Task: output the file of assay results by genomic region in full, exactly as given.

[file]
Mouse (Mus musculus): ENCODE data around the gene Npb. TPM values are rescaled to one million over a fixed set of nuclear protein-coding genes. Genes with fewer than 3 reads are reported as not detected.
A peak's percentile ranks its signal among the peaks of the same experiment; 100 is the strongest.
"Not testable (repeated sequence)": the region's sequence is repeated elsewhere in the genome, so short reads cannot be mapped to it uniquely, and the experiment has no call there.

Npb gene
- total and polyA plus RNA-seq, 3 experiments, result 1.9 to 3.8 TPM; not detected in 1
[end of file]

Mouse (Mus musculus): ENCODE data around the gene Npb. TPM values are rescaled to one million over a fixed set of nuclear protein-coding genes. Genes with fewer than 3 reads are reported as not detected.
A peak's percentile ranks its signal among the peaks of the same experiment; 100 is the strongest.
"Not testable (repeated sequence)": the region's sequence is repeated elsewhere in the genome, so short reads cannot be mapped to it uniquely, and the experiment has no call there.

Npb gene
- total and polyA plus RNA-seq, 3 experiments, result 1.9 to 3.8 TPM; not detected in 1